People are almost afraid of discomfort. I remember as a child I hated the beach because I didn’t like to sit in the sand and have the sand stick to me after a swim. I hated it so much that I would cry every time I had to go to the beach (Me! The island gal! Can you imagine!). Today, the beach is one of the places where I feel most at home.
I have always been afraid of discomfort, and did my absolute best to avoid it at all costs. Mostly due to my struggles with anxiety – my panic attacks were brought on by extreme feelings of discomfort, like overheating, not being able to breathe as well as you’d like, feeling faint or nauseous. None of those things are nice feelings, and I knew to associate those things with public embarrassment and loss of control of my body – so it’s really no wonder I don’t like discomfort.
But as I said, my dislike of discomfort started much earlier – and days at the beach were one of them.
In Glennon Doyle’s book ‘Untamed,’ although I didn’t connect her very much, her motto that she repeated throughout the novel really stuck with me. “We can do hard things.” I’m sure that she was referring to other hard things such as confidence, divorce, poverty, etc etc etc but discomfort should not be underestimated.
Now, I’m not saying going to the beach and sitting in the sand constitutes a hard thing, but embracing discomfort, sitting in discomfort, is a hard thing to do – and something that humans are not predisposed to do. In anxiety therapy you’re taught to sit with your discomfort; when you feel like you’re about to have a panic attack or you’re becoming overwhelmed, instead of worrying about the fact that you’re uncomfortable – try just accepting it instead. That you feel out of control and you’re not happy with your state of being at the time: the fact of accepting your discomfort, sitting with it, embracing it, is one of the most helpful techniques of getting rid of anxiety.
In a world of convenience that makes comfort one of the most important factors of people’s lives, it goes to show how predisposed we are to favour comfort; how important it is to feel at home, at peace, safe – and the opposite of those things must be bad. If you’re feeling calm and safe then you’re feeling comfortable, and if you’re feeling uncomfortable then the opposite must be true. As an innate factor of survival for human beings, feeling safe and not being hungry; having water to drink; feeling at home – these things make us feel comfortable, and it’s ingrained in our very DNA to want to avoid going without those things (because obviously, back in our cavemen era, we would probably die. So there’s that.)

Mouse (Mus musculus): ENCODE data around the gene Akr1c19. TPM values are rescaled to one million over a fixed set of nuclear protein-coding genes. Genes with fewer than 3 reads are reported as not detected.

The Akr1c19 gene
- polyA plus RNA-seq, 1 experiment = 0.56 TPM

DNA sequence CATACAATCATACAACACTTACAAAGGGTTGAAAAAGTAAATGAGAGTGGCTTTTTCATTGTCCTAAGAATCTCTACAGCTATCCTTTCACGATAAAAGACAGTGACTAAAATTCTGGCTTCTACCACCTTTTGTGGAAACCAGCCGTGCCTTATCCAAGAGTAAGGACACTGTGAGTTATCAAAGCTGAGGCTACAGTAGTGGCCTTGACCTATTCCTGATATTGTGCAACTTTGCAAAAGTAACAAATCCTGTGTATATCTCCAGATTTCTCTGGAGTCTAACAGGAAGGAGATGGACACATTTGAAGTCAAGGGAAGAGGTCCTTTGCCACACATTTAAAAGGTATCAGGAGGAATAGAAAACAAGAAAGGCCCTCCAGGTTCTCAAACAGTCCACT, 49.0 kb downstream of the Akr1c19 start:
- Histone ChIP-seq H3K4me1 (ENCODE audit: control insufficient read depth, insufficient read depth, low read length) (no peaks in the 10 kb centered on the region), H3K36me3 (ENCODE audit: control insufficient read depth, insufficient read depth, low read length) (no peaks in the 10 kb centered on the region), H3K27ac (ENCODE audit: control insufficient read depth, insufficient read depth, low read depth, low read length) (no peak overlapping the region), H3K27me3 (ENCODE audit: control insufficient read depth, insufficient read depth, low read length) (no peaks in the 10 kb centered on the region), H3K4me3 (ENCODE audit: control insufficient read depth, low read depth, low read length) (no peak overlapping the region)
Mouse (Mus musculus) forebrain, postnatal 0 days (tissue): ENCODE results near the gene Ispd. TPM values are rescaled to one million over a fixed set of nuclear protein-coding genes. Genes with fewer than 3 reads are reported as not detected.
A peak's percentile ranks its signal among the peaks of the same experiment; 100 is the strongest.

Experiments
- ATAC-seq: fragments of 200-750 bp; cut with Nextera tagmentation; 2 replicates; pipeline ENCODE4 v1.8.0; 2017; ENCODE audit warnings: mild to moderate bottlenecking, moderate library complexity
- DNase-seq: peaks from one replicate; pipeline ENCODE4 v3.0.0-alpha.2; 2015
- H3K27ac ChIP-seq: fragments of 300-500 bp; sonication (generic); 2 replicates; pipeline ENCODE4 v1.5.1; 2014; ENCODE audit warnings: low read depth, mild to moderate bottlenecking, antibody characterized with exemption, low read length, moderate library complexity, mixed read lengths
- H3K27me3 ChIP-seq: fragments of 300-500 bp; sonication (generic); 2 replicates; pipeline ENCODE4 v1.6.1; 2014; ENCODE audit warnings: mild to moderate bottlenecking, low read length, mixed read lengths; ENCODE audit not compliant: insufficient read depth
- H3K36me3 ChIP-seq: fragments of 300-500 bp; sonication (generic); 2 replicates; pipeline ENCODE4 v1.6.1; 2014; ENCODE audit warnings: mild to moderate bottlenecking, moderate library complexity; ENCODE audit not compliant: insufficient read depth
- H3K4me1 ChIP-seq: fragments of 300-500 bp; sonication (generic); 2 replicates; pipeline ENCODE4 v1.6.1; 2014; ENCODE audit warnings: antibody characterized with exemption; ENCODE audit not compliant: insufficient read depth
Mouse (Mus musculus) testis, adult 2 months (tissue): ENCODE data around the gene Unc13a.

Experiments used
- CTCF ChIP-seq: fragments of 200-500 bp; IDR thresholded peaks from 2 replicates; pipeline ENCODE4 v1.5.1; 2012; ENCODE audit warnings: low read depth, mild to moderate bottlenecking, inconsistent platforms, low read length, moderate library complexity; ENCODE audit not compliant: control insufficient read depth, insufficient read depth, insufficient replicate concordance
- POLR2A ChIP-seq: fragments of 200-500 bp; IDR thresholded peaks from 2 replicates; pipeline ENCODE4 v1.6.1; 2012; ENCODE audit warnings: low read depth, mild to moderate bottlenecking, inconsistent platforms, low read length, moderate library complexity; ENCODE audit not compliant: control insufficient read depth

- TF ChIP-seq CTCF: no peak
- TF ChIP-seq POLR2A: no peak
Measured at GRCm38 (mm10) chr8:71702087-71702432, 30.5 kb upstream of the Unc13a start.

Today in the first world society, we live a life that is relatively easy. Yes, we might have jobs that we hate; good food and wine are becoming unaffordable; we can’t always do the things we want; buy the things we want; spend our time the way we would like to; but generally in the first world society we are pretty comfortable. Keeping that in mind, having things that make you uncomfortable are generally not going to be life-threatening. You will not starve to death. You will not die by being eaten by a predator. You have running water in the taps you can drink, and hopefully you have a roof over your head. Feeling uncomfortable is not a factor of survival, instead it’s more giving a scary presentation at work, or it’s going for a cold-water swim and not being able to use the sauna afterwards, and having to get into your wet clothes and sit with them for a while (guilty). Are you going to die of hypothermia? Probably not, but it’s uncomfortable.
But at the end of the day it’s actually a huge bonus for you because you have taken on something that has made you feel out of your comfort zone, not happy – not in a safe state of mind even – and you’ve come out the other side better for it because you’ve achieved it! You completed that task that you didn’t want to do, that didn’t make you feel at ease.
I think a lot of human self-growth comes from feeling uncomfortable and sitting with it, embracing it. At one point in time your mum leaving you at nursery was a scary thing. It was uncomfortable and you felt unsafe. You probably cried a lot too. But without that discomfort today we would not be able to live by ourselves, without the calming blanket of our parents.
Our greatest achievements come from pushing ourselves outside of our comfort zone. If it feels easy – it’s probably not going to be life-changing. On the other hand, if it feels hard and scary and so goddamn uncomfortable but you’re doing it anyway – you’re probably going to achieve some outcome that you couldn’t imagine you could do. So for anxiety’s – and your own self-worth’s – sake, try and break out of your routine once in a while. You might just do something amazing.
Image via Instagram @dopblog